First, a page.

A Proven Strategy to Cutoff IRS Civil Tax Fraud Investigations (Updated)

A Proven Strategy to Cutoff IRS Civil Tax Fraud Investigations (Updated) - Golding & Golding

A Proven Strategy to Cutoff IRS Civil Tax Fraud Investigations (Updated) – Golding & Golding

Under most circumstances, the IRS has three (3) years, or possibly six (6) years to audit you. Depending on which jurisdiction you are in, and when the IRS alleges the fraud “should have” been discovered, the clock will begin ticking (and expire) at some point.

One major exception is Civil Tax Fraud

Civil Tax Fraud Has No Statute of Limitations

It is important to note that the IRS typically does not run around and start auditing people for tax fraud violations that occurred 25 years ago. With that said, most people do not want to spend their days (especially our retirement age clients) worrying if they are going to get the wrong guy or gal on the wrong day – looking to make an example out of them.

Voluntary Disclosure

With Voluntary Disclosure, the IRS almost always cuts off any criminal and civil liability beyond the submission. And, to date we have never had a single client prosecuted for fraud/evasion.

Updated Offshore & Domestic Voluntary Disclosure Rules

The IRS has announced a new set of rules involving OVDP and the IRS Voluntary Disclosure practices. 

While the general practice of IRS OVDP and Offshore/Voluntary Disclosure is similar to what it was before, there have been some significant changes (some better, some worse).

The IRS will be providing future updates, modifications, and revisions – but for now here are the key takeaways from the memorandum the IRS issued on 11/29 (memo dated 11/20).

Combined Offshore & Domestic Voluntary Disclosure

Old OVDP

Previously, OVDP (Offshore Voluntary Disclosure Program) required that applicants had at least some offshore (aka foreign or international) income in order to apply for the program.

If a person had offshore income, they could also have domestic income as well – but could not apply to OVDP unless they had some offshore income. Otherwise, the IRM 9.5.11.9 disclosure rules would apply.

Updated Voluntary Disclosure Procedures

Now. with the updated voluntary disclosure procedures, IRM 9.5.11.9 will be the only disclosure program for willful applicants (or those not applying for reasonable cause/delinquency proceedings)

Preclearance Letter

The IRS is in the process of preparing a new “preclearance letter,” which will be an updated form 14457 (which was a form used in OVDP). It is unclear at this time whether the Preclearance will be required or voluntary.

“To accomplish this, CI will require all taxpayers wishing to make a voluntary disclosure to submit a preclearance request on a forthcoming revision of Form 14457.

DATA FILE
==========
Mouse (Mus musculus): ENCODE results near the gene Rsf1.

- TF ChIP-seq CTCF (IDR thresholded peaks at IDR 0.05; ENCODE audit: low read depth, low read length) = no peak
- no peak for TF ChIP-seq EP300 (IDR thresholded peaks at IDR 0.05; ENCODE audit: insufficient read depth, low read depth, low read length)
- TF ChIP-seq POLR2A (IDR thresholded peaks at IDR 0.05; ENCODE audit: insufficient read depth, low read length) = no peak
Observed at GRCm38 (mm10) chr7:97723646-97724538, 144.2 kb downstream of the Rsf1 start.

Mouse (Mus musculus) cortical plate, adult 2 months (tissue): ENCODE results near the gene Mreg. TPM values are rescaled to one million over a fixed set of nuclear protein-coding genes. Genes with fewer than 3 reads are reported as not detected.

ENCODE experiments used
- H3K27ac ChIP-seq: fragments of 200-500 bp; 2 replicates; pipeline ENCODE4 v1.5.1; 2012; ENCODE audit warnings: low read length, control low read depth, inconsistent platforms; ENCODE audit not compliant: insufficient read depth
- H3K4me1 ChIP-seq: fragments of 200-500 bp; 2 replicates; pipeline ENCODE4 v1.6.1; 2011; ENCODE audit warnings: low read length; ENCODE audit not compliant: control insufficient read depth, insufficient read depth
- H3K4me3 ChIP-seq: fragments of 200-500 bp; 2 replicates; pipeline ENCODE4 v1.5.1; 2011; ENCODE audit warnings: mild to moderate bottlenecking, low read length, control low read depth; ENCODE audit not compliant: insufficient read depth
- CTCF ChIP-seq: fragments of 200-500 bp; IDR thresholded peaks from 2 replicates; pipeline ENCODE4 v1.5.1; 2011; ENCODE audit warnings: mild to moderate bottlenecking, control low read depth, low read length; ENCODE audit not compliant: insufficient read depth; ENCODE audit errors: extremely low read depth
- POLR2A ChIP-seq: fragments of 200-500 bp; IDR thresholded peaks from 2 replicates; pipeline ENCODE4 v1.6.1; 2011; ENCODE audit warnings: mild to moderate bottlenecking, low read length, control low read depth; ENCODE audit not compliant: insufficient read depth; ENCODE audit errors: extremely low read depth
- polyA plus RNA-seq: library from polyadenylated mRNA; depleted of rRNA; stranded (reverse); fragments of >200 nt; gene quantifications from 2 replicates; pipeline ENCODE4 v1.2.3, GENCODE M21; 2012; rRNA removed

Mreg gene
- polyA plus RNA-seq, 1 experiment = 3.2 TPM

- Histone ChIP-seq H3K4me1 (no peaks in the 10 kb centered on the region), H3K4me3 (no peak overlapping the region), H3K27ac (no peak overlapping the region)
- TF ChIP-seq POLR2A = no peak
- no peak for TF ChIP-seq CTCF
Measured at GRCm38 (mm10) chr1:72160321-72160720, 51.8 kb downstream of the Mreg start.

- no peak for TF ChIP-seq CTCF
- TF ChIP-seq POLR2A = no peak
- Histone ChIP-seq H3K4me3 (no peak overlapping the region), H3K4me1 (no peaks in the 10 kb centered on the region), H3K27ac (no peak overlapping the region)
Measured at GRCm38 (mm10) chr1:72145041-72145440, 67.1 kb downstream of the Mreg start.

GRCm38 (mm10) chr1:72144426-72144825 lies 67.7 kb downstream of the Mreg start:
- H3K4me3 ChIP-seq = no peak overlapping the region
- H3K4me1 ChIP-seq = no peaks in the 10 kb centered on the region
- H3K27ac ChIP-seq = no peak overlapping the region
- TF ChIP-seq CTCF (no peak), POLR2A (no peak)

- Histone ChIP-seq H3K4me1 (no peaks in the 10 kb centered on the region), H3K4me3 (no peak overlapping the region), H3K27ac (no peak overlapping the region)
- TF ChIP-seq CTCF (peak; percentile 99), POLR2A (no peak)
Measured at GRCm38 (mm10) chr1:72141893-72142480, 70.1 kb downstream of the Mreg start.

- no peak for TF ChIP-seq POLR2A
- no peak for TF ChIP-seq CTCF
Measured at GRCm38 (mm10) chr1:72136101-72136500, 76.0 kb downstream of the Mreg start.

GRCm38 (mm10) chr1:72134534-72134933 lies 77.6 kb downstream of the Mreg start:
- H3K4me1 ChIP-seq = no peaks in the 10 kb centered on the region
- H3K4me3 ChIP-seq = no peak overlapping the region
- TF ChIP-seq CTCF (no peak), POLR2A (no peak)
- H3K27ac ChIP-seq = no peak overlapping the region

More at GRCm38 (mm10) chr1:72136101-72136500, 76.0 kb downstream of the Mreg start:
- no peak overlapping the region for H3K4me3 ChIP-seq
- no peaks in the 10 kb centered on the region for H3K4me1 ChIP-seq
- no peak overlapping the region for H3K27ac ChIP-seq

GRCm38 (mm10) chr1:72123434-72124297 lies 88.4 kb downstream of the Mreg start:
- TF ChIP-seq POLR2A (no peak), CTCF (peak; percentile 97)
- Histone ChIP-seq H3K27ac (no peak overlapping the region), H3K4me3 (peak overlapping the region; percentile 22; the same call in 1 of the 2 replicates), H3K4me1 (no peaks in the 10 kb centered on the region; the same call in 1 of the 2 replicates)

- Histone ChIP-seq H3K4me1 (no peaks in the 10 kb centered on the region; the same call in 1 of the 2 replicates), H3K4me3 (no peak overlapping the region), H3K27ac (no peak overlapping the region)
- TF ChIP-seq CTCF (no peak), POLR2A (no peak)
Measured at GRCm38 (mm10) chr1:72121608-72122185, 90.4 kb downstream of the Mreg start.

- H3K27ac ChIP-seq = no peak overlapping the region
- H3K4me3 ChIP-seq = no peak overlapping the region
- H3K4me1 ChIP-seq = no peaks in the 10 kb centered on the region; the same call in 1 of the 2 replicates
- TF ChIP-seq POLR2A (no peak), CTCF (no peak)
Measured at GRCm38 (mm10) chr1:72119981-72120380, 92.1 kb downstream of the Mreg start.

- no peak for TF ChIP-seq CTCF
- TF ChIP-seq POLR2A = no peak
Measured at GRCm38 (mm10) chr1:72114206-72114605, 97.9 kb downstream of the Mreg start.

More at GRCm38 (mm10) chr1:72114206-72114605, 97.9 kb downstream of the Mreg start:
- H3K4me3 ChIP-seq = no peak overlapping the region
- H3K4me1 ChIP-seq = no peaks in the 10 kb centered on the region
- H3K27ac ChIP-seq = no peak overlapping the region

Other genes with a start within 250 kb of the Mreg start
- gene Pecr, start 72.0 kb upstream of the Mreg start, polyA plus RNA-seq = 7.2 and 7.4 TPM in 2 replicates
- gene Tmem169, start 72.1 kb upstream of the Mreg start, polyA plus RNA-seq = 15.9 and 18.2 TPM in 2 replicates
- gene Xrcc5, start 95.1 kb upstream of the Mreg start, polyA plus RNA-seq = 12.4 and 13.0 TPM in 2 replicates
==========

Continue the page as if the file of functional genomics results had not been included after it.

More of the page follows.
IRM 9.5.11.9 will continue to serve as the basis for determining taxpayer eligibility. Taxpayers must request preclearance from CI via fax or mail.”

Processing the Offshore Disclosure

This aspect of the disclosure is more for aligning the civil and criminal factions of the IRS in order to coordinate effective case processing, than something you really care about. Just know, the IRS is “doing their best” to make case coordination as easy as possible.

Time Period of Disclosure

Old OVDP

Under OVDP, the period of disclosure was 8 years.

Updated Voluntary Disclosure Procedures

Typically, under the new procedures, the disclosures will be for 6 years (which is less than the 8 years required under OVDP). BUT, if a person wants to submit for prior years beyond the 6 years, that may be a possibility.

“With the IRS’ review and consent, cooperative taxpayers may be allowed to expand the disclosure period.

Taxpayers may wish to include additional tax years in the disclosure period for various reasons (e.g., correcting tax issues with other governments that require additional tax periods, correcting tax issues before a sale or acquisition of an entity, correcting tax issues relating to unreported taxable gifts in prior tax periods).”

Civil Resolution Framework

The penalty is all you really care about, right?

The penalty situation may be better, or worse, depending on the amount of your tax liability and FBAR penalties vs. your non-filing of informational returns.

Penalties on Taxes Due

Old OVDP

With the prior OVDP, there was a 20% annual penalty on the unreported taxes due. For example: You owed $25,000 in tax for Year 1, you paid a $5,000 penalty (plus estimated interest) in addition to the taxes due. Then, for Year 2, if you owed $50,000 in tax, then you had to pay another $10,000 penalty (plus estimated interest), and so on for all eight years.

Updated Voluntary Disclosure Procedures

Now, Taxpayer will pay a 75% penalty on the amount of tax due (for the highest year only).  If the taxpayer never filed taxes, a similar framework applies IRC 6651(f).